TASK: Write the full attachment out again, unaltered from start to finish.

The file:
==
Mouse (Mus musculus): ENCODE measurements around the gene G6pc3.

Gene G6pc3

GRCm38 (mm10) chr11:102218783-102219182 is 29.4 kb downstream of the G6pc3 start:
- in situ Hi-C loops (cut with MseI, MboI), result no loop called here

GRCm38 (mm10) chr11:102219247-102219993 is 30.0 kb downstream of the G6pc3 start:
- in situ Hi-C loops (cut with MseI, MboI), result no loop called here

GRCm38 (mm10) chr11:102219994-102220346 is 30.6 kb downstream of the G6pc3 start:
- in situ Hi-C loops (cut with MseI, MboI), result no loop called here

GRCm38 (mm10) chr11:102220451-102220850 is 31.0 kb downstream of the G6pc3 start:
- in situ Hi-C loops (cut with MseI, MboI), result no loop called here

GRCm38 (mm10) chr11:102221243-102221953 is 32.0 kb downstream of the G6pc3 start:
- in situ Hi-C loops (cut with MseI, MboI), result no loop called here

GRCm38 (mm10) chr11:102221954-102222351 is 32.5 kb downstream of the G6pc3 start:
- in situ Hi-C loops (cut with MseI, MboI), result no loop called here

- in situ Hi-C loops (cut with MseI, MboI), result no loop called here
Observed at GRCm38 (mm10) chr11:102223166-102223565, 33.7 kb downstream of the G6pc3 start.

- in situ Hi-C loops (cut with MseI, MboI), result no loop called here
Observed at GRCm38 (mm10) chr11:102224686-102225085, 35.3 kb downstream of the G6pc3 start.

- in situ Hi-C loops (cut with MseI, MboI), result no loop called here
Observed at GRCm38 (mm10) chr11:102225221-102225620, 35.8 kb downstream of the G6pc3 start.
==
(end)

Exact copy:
Mouse (Mus musculus): ENCODE measurements around the gene G6pc3.

Gene G6pc3

GRCm38 (mm10) chr11:102218783-102219182 is 29.4 kb downstream of the G6pc3 start:
- in situ Hi-C loops (cut with MseI, MboI), result no loop called here

GRCm38 (mm10) chr11:102219247-102219993 is 30.0 kb downstream of the G6pc3 start:
- in situ Hi-C loops (cut with MseI, MboI), result no loop called here

GRCm38 (mm10) chr11:102219994-102220346 is 30.6 kb downstream of the G6pc3 start:
- in situ Hi-C loops (cut with MseI, MboI), result no loop called here

GRCm38 (mm10) chr11:102220451-102220850 is 31.0 kb downstream of the G6pc3 start:
- in situ Hi-C loops (cut with MseI, MboI), result no loop called here

GRCm38 (mm10) chr11:102221243-102221953 is 32.0 kb downstream of the G6pc3 start:
- in situ Hi-C loops (cut with MseI, MboI), result no loop called here

GRCm38 (mm10) chr11:102221954-102222351 is 32.5 kb downstream of the G6pc3 start:
- in situ Hi-C loops (cut with MseI, MboI), result no loop called here

- in situ Hi-C loops (cut with MseI, MboI), result no loop called here
Observed at GRCm38 (mm10) chr11:102223166-102223565, 33.7 kb downstream of the G6pc3 start.

- in situ Hi-C loops (cut with MseI, MboI), result no loop called here
Observed at GRCm38 (mm10) chr11:102224686-102225085, 35.3 kb downstream of the G6pc3 start.

- in situ Hi-C loops (cut with MseI, MboI), result no loop called here
Observed at GRCm38 (mm10) chr11:102225221-102225620, 35.8 kb downstream of the G6pc3 start.